As for my instructor, it was last millennium, and I was learning to fly gliders in a place over 100 miles from the sea. In any case touching down on water one not expect to have to swim, but step into a boat or onto a wharf, though I acknowledge that Capt. 'Sully' did a pretty good one on the Hudson River a few years ago.
Every aircraft has a Va - max maneuvering speed. Above that speed, normal control inputs can result in structural damage. There is also Vne - never exceed where structural damage can occur without maneuvering.
To keep the weight down for flying at low density altitudes, the drove would be quite fragile and turbulence could easily go above Va or Vne.
The spin is as old as airplanes. Some are more susceptible than others, but an unrecoverable spin is always on the cards and the G forces can get high. As this would appear to be a somewhat lightly built airframe, the outcome is not entirely unexpected.
Err, not quite correct. If G-forces increase until the airframe breaks up, the aircraft is in a spiral dive, not a spin. Spiral dives, if not corrected, always end up destroying the airframe, usually by disintegration as airspeed exceeds VNE (the maximum rated airspeed) or by impact with the ground.
Spins are totally different to spiral dives: they are a more or less stable state, which is why they killed so many in the early days of flight: the pilot must take action to stop a spin, but in the early days: nobody knew how to do that. This is why spin recognition and recovery is, or should be, an essential part of pilot training.
In a spin, one wing, the one the plane is turning towards, is fully stalled while the other wing is generating lift, so the descent is relatively slow. What happens if the spin as allowed to continue depends in the aircraft: a few will self recover (e.g. an SZD Junior glider with a light pilot), with some (a Puchacz aerobatic glider after 10-12 rotations) the rotation rate increases and the descent rate slows because both wings are now lifting (this is known as a flat spin) while other aircraft continue to spin at the same rate until they hit the ground.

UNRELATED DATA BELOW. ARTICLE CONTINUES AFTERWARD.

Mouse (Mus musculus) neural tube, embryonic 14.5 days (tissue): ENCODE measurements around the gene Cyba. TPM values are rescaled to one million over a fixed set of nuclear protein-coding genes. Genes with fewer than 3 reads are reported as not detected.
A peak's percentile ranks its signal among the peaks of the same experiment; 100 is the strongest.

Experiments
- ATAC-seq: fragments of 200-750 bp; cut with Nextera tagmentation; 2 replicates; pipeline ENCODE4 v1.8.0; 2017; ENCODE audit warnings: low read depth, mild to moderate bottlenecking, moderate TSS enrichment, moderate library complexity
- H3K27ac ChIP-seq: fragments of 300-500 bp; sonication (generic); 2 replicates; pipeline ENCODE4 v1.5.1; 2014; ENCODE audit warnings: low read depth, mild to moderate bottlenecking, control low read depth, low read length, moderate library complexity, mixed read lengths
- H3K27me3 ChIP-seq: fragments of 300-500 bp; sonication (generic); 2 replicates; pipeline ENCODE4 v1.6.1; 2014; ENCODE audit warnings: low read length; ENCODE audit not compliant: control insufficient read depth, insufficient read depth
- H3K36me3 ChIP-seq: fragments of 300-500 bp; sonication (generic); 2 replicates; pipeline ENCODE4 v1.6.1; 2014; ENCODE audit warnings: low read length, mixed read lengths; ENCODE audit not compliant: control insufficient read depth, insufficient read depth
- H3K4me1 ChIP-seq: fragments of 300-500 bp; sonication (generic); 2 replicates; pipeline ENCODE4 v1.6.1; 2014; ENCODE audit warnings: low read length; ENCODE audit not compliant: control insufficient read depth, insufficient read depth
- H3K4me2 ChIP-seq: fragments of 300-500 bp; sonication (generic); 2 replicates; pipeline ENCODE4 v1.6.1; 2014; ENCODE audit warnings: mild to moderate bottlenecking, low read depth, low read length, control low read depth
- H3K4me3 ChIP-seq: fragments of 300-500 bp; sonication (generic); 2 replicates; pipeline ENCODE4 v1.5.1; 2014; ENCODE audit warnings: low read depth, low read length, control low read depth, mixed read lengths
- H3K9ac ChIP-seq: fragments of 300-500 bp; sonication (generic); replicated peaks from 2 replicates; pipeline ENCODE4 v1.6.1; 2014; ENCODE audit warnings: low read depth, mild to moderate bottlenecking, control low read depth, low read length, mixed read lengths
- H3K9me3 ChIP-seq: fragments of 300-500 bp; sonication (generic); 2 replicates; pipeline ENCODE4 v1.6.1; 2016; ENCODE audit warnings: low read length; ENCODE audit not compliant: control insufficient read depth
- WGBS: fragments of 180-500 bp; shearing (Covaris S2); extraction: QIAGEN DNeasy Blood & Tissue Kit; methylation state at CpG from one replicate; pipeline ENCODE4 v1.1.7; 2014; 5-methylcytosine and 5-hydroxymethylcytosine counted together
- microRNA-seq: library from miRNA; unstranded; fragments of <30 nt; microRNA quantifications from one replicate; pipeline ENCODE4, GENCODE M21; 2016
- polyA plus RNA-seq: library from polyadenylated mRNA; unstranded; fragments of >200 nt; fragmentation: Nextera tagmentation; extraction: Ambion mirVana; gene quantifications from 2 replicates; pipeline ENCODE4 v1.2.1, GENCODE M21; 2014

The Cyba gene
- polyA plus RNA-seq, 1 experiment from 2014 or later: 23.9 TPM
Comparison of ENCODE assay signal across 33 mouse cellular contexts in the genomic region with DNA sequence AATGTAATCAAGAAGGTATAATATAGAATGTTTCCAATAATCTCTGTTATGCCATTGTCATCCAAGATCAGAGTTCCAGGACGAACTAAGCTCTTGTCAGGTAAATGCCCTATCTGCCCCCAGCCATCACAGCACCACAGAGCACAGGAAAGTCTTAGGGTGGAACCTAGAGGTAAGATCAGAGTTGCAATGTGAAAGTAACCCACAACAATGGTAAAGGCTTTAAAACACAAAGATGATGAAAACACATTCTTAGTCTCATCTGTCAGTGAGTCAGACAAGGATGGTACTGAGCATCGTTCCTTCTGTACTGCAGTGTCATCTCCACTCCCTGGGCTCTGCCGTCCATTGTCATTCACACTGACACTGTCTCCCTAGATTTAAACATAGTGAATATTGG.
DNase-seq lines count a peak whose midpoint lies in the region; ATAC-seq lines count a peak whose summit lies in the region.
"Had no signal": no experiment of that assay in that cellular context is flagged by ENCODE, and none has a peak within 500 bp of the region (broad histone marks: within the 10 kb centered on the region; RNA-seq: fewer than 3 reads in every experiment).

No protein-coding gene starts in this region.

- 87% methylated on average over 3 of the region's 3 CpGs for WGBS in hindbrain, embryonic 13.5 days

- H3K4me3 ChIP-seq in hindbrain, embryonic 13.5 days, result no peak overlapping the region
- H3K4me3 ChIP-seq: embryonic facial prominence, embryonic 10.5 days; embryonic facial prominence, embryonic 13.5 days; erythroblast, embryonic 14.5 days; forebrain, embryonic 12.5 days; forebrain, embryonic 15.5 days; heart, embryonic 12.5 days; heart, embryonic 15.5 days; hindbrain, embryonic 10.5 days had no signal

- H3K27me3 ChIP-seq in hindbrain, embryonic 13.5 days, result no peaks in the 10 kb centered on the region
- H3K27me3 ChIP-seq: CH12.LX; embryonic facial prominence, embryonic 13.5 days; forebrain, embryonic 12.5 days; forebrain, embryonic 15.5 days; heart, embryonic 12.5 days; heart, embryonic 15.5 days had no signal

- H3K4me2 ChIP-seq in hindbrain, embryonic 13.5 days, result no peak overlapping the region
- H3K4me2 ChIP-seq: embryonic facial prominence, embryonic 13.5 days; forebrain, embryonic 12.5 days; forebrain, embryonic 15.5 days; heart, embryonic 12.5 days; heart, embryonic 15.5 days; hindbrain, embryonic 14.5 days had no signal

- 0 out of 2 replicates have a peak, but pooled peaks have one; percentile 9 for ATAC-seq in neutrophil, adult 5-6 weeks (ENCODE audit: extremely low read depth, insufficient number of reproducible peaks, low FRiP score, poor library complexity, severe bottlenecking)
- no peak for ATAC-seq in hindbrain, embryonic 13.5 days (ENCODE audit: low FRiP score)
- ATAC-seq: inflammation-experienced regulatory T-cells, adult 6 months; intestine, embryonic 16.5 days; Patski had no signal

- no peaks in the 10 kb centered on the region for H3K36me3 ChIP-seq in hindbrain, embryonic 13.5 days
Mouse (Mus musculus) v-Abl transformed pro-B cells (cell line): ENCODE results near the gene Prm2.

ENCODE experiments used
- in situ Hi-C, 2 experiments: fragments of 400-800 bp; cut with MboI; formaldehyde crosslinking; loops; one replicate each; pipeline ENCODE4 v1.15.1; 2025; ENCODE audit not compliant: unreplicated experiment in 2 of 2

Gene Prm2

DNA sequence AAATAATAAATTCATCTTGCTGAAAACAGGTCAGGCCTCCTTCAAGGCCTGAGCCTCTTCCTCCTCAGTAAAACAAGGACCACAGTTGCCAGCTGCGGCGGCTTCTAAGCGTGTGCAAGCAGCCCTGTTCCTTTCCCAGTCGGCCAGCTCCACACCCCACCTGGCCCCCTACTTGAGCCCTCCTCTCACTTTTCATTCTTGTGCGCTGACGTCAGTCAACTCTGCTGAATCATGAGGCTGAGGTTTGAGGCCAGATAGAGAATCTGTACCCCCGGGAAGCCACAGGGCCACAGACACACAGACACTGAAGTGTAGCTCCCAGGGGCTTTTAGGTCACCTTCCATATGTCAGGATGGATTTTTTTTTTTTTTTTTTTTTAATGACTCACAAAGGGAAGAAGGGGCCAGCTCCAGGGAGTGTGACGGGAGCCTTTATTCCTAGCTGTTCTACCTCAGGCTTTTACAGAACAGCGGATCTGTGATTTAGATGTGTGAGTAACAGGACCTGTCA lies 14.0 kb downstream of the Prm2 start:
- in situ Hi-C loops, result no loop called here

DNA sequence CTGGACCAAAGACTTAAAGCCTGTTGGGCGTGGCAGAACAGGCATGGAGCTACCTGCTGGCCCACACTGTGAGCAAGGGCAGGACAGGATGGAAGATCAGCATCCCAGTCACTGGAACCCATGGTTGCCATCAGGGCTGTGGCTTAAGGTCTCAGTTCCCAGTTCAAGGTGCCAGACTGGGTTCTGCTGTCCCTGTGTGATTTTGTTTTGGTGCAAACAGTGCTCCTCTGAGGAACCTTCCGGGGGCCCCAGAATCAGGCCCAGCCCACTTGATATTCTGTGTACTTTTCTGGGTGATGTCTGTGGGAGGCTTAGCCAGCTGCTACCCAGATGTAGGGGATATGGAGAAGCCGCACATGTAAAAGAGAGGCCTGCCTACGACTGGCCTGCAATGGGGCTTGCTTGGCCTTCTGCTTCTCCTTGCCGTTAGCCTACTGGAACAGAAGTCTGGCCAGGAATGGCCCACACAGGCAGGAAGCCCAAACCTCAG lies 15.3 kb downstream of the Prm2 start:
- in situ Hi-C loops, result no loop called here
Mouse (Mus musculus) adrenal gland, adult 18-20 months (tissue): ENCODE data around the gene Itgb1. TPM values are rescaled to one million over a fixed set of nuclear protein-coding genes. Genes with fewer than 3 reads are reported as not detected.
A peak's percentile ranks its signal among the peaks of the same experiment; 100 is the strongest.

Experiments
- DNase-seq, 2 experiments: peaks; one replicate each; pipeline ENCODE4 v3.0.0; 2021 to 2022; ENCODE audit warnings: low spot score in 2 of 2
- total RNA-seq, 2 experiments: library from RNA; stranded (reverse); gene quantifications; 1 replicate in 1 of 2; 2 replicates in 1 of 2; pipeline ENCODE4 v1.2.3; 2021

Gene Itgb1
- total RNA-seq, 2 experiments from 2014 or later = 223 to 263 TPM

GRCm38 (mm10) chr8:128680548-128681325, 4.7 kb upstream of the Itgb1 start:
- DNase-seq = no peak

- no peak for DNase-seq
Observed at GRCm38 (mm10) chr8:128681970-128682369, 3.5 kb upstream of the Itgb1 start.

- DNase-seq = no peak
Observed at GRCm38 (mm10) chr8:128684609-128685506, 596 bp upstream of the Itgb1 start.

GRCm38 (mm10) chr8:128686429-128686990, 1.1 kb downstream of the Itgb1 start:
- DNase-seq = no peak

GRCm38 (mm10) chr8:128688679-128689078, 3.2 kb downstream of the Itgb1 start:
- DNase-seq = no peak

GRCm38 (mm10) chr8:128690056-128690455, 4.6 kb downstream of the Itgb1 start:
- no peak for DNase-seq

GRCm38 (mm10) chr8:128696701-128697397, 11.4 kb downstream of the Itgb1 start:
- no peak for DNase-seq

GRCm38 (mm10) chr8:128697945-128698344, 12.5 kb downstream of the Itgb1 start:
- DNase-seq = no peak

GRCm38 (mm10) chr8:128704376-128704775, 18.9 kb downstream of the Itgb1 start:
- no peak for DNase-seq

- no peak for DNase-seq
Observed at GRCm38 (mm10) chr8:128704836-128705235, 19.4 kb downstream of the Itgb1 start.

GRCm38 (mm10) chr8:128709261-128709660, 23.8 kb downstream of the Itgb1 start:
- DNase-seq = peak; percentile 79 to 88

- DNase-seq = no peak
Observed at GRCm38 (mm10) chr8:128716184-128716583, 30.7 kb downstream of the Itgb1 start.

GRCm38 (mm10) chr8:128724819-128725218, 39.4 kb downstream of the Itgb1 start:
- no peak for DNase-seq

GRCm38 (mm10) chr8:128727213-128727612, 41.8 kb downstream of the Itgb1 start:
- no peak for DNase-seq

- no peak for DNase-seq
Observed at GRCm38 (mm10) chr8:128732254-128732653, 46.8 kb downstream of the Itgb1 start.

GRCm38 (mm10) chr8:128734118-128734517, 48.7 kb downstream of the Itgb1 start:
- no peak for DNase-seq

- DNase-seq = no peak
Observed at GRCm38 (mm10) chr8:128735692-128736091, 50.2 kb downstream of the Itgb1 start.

Because a spin is fairly stable, the pilot must take action stop the spin, and to do that one has to know how to stop a spin as well as to recognise spin entry and to take action while still high enough to avoid hitting the ground during recovery.
Bottom line: the Zephyr broke up it the air, so it either hit turbulence strong enough to overstress it or got tipped into a spiral dive which its control systems failed to recover it from before it broke up.
Yeah, every glider pilot knows that and is expected to demonstrate it during flight test. But do power pilots learn it? Anything as big and fragile as these drones needs to be flown more like a glider than a Cessna 150, even though most gliders are actually built quite strongly.
These things are probably fine at 70,000 meters where the wind is generally pretty clean. Getting them up there involves lots of potential problems. I'd imagine once you can get one to fly on pv for several weeks then you can make loads and clutter up the skies losing a few on the way up and down because the wind will just tear something that fragile apart. Any experienced pilot will have a story of some kind involving clear air turbulence.
> The nice thing about unmanned is you get to decide
Except that there's still 100KG of drone potentially arriving unannounced on someone's head if it's not a controlled descent. Yeah, the GAFA* is pretty empty but this is just the testing phase - real deployment is going to be from places slightly more populous.
[*] Great Australian Fuck All
"real deployment is going to be from places slightly more populous."
With an "up to" 90 day flight time and being very, very delicate, most places you want them will not have suitable launch conditions frequently enough so you'll probably launch from somewhere likely to have nearly constant, or at least predictable, calm weather and then just fly to the required part of the world.
It was a dead end, nobody wanted to part with enough cash to keep the project going*.
Also there must only be about 2 days a year when launching this from the UK is possible.
*This is completely opposite to the normal UK flight development practise of going over budget, delivering late and then being cancelled just as soon as everything is made to work properly.